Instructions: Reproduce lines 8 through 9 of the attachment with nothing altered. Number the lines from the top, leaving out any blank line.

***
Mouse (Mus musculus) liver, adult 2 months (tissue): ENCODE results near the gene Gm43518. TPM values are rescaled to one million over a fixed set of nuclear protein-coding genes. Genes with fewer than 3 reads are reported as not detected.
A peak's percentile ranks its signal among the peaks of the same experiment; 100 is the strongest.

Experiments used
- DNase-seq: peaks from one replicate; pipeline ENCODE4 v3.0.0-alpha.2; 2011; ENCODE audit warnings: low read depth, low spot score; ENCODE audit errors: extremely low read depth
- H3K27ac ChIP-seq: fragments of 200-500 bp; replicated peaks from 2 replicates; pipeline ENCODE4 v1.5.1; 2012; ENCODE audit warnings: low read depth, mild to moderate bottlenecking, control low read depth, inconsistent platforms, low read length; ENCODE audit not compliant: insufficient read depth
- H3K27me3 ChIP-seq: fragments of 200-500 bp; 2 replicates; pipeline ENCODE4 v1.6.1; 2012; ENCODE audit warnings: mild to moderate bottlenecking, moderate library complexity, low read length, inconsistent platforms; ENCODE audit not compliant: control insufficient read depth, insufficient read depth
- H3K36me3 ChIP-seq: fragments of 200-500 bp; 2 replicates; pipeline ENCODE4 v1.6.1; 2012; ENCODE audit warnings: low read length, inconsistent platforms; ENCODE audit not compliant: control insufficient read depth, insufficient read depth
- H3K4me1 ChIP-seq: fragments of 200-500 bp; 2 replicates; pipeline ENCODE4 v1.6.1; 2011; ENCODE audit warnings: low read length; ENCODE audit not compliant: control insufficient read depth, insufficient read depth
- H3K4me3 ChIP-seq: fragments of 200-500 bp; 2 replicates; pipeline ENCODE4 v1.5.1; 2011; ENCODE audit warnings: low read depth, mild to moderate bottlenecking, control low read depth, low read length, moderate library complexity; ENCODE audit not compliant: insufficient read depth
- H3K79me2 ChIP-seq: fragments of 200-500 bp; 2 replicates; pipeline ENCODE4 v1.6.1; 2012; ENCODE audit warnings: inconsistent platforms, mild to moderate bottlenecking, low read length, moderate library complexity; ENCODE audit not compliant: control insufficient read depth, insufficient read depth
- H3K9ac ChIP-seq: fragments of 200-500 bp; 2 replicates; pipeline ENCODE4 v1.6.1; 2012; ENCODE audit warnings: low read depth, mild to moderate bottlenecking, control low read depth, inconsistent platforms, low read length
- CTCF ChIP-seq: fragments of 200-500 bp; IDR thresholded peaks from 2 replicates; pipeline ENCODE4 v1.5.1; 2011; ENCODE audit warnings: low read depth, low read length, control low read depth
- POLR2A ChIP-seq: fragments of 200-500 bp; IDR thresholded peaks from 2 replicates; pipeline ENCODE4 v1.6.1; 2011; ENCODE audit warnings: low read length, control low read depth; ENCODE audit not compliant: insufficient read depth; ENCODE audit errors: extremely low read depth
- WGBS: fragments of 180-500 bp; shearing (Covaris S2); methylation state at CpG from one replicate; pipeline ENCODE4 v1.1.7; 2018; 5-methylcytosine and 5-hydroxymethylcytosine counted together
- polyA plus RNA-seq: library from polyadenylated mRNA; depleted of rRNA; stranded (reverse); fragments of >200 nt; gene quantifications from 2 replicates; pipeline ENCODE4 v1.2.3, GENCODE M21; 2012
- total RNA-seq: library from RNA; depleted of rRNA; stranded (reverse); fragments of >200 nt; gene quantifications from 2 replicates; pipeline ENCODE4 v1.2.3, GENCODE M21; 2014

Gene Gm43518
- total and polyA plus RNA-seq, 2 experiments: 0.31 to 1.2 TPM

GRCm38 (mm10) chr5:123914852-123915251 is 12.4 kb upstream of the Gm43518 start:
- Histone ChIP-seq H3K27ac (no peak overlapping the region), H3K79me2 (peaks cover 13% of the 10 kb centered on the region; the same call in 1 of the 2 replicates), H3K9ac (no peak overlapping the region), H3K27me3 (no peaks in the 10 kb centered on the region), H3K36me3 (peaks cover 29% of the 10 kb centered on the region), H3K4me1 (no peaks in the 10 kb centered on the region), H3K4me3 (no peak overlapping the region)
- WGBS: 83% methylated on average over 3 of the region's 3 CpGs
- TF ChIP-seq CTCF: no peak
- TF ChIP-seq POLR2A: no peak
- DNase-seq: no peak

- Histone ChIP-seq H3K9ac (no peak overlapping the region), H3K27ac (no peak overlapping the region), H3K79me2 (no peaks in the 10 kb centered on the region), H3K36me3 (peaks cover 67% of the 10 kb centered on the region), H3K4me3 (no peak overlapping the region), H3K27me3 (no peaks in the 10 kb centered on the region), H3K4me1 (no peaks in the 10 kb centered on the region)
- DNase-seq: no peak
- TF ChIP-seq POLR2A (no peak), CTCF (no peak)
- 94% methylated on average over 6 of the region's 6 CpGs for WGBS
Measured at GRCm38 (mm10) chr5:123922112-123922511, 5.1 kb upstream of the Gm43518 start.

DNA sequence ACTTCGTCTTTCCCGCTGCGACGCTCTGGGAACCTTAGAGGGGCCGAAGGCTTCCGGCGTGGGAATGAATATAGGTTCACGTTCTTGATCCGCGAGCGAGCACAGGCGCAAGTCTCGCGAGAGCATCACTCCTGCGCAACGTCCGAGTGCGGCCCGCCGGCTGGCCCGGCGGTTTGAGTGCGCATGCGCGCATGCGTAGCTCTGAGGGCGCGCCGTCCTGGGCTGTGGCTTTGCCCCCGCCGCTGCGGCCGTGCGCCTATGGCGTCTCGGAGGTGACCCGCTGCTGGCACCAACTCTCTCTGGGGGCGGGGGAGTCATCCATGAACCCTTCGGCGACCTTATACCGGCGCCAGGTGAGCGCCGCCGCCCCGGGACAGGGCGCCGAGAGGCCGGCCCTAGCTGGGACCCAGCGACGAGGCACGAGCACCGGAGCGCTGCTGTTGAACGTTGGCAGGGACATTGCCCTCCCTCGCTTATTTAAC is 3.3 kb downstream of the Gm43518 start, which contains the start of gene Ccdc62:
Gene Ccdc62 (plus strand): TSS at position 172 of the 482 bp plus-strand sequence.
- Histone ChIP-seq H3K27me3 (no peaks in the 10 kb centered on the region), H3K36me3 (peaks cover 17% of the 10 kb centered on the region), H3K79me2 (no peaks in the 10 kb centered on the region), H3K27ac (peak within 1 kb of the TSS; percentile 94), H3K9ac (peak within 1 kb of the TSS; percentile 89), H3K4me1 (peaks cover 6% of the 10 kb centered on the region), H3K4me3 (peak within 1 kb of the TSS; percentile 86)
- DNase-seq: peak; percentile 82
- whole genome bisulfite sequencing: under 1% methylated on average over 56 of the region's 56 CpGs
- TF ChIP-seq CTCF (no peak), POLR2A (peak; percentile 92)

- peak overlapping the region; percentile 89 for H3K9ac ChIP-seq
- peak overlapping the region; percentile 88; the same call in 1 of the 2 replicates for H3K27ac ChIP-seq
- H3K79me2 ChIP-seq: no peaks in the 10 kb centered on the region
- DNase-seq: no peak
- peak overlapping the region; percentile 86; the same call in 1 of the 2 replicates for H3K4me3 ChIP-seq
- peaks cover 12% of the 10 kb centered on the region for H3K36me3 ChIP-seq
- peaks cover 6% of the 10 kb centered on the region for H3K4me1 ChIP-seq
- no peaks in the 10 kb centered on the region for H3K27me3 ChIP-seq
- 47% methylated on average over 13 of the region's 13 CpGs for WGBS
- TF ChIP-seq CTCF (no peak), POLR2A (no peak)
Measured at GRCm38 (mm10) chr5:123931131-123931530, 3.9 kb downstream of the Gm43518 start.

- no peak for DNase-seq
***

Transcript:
- H3K4me1 ChIP-seq: fragments of 200-500 bp; 2 replicates; pipeline ENCODE4 v1.6.1; 2011; ENCODE audit warnings: low read length; ENCODE audit not compliant: control insufficient read depth, insufficient read depth
- H3K4me3 ChIP-seq: fragments of 200-500 bp; 2 replicates; pipeline ENCODE4 v1.5.1; 2011; ENCODE audit warnings: low read depth, mild to moderate bottlenecking, control low read depth, low read length, moderate library complexity; ENCODE audit not compliant: insufficient read depth